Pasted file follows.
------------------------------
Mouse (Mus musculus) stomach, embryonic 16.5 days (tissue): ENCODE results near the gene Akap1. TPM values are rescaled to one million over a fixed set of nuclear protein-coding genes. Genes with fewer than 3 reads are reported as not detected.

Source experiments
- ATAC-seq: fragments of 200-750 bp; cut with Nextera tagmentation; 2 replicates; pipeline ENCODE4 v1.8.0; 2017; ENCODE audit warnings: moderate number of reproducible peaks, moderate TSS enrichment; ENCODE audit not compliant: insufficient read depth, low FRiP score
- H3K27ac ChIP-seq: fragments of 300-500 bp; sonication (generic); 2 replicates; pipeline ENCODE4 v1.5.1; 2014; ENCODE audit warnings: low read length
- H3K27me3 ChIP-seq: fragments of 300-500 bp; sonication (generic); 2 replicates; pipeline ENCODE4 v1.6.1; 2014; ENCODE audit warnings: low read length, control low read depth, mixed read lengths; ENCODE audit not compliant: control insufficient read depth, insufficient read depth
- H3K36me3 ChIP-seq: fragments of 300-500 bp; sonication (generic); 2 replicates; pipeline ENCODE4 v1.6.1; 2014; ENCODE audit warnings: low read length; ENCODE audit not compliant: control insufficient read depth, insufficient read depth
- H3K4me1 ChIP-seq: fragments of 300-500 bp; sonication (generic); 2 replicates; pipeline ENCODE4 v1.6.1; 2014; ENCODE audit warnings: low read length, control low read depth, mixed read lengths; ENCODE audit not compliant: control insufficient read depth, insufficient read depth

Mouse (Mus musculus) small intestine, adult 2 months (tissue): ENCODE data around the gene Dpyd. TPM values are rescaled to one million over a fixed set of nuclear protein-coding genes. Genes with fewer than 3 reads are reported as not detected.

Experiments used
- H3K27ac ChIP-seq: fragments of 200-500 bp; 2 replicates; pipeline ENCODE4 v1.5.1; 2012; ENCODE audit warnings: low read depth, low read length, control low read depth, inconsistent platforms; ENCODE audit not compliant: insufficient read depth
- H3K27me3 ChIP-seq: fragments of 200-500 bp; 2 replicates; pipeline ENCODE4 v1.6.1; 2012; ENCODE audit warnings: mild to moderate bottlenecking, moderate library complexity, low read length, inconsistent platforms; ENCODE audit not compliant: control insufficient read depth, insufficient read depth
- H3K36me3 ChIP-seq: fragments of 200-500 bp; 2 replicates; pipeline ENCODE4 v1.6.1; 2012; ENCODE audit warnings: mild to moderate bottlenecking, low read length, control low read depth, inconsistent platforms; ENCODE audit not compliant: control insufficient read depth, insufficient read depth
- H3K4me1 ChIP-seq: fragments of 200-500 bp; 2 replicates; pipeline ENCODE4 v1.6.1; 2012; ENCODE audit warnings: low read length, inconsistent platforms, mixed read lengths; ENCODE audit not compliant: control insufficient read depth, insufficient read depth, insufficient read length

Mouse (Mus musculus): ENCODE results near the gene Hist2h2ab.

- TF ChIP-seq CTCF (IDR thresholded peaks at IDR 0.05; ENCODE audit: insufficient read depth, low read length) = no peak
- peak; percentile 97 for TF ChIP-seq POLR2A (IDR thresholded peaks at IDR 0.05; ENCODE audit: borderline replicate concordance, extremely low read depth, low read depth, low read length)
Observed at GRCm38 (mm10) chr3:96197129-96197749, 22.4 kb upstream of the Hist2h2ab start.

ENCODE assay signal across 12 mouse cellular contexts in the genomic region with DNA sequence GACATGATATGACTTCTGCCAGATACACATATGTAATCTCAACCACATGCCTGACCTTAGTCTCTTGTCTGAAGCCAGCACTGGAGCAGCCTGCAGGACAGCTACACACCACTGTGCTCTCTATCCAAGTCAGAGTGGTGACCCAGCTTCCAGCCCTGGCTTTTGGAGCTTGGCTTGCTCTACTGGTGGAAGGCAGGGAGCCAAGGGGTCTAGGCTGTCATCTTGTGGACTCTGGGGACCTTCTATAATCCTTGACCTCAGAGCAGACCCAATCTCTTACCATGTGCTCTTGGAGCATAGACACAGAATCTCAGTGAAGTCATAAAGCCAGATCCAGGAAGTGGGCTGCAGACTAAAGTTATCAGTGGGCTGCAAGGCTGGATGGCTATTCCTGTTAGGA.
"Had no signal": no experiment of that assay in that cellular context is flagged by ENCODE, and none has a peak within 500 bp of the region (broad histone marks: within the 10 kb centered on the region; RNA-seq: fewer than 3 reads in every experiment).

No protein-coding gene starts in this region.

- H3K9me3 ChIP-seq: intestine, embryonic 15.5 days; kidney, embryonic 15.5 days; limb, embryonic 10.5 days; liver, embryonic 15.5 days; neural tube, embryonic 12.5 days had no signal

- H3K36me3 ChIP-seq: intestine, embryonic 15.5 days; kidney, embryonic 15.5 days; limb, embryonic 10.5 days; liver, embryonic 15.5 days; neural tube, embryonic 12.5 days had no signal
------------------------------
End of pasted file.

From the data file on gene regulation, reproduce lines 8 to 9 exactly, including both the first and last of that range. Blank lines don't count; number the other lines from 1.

Mouse (Mus musculus) small intestine, adult 2 months (tissue): ENCODE data around the gene Dpyd. TPM values are rescaled to one million over a fixed set of nuclear protein-coding genes. Genes with fewer than 3 reads are reported as not detected.

Experiments used